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Detecting Radicalisation in Communities: The Role of Multi-Agency Partnership and the Power of Local Information

Sue Roberts ()
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Sue Roberts: University of Portsmouth, UK

No 3, Working papers from Research Association for Interdisciplinary Studies

Abstract: Following the 2017 UK terrorist attacks by extremist religious individuals, it is notable that politicians and individual commentators remarked on the pressing need for local partnership working in England (BBC question time, 5 June 2017; Faith Matters 2017; Brendan Cox 19 June 2017). For it is by this means, people working together in a community, that local information and intelligence can be accessed, especially relating to emerging radicalisation. The early warning signs that could lead to active terrorism of the kind witnessed in the 2017 attacks (UNISON 2016) are being missed, and there are reasons why. This paper looks at why local information and multi-agency partnership are important to policing and community safety in the context of concerns about radicalisation and extremism, reviewing the policy changes, and their effects in partnership arrangements that have occurred in the UK since 2010. The paper goes on to present findings about the crucial significance of local partnership working in detecting radicalisation and some of the challenges faced by professionals now. The third part of the paper considers the question of how relevant agencies can monitor ongoing extremism and terrorism in communities through local intelligence gleaned through partnership working and other means.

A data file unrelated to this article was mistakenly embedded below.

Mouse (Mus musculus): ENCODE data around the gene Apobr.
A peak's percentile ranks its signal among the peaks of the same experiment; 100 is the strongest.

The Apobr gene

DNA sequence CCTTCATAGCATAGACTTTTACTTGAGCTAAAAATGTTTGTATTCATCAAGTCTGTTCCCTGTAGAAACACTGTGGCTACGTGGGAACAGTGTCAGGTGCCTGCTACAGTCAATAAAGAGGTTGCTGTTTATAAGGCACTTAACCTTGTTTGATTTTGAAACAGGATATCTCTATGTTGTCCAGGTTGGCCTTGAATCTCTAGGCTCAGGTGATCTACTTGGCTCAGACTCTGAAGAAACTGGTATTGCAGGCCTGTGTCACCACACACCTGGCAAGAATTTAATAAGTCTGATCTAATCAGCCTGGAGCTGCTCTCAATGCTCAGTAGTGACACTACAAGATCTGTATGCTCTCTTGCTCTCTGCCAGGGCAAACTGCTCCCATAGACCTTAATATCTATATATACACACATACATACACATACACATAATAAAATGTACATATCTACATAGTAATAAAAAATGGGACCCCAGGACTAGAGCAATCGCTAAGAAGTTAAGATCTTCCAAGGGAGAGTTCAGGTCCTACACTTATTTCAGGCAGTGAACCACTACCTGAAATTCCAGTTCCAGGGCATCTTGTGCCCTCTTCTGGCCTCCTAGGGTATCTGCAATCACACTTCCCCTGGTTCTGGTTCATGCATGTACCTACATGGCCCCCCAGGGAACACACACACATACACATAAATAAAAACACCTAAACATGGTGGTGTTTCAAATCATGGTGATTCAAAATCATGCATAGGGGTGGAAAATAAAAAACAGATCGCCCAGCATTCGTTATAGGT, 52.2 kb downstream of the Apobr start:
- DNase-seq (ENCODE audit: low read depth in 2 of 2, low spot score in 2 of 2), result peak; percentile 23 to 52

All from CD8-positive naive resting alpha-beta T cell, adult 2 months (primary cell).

Keywords: extremism; terrorism; partnerships; multi-agency; communities; collaboration; governance (search for similar items in EconPapers)
New Economics Papers: this item is included in nep-eur and nep-ure
Date: 2018-05
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Published in Proceedings of the 9th International RAIS Conference on Social Sciences and Humanities, April 4-5, 2018, pages 42-57

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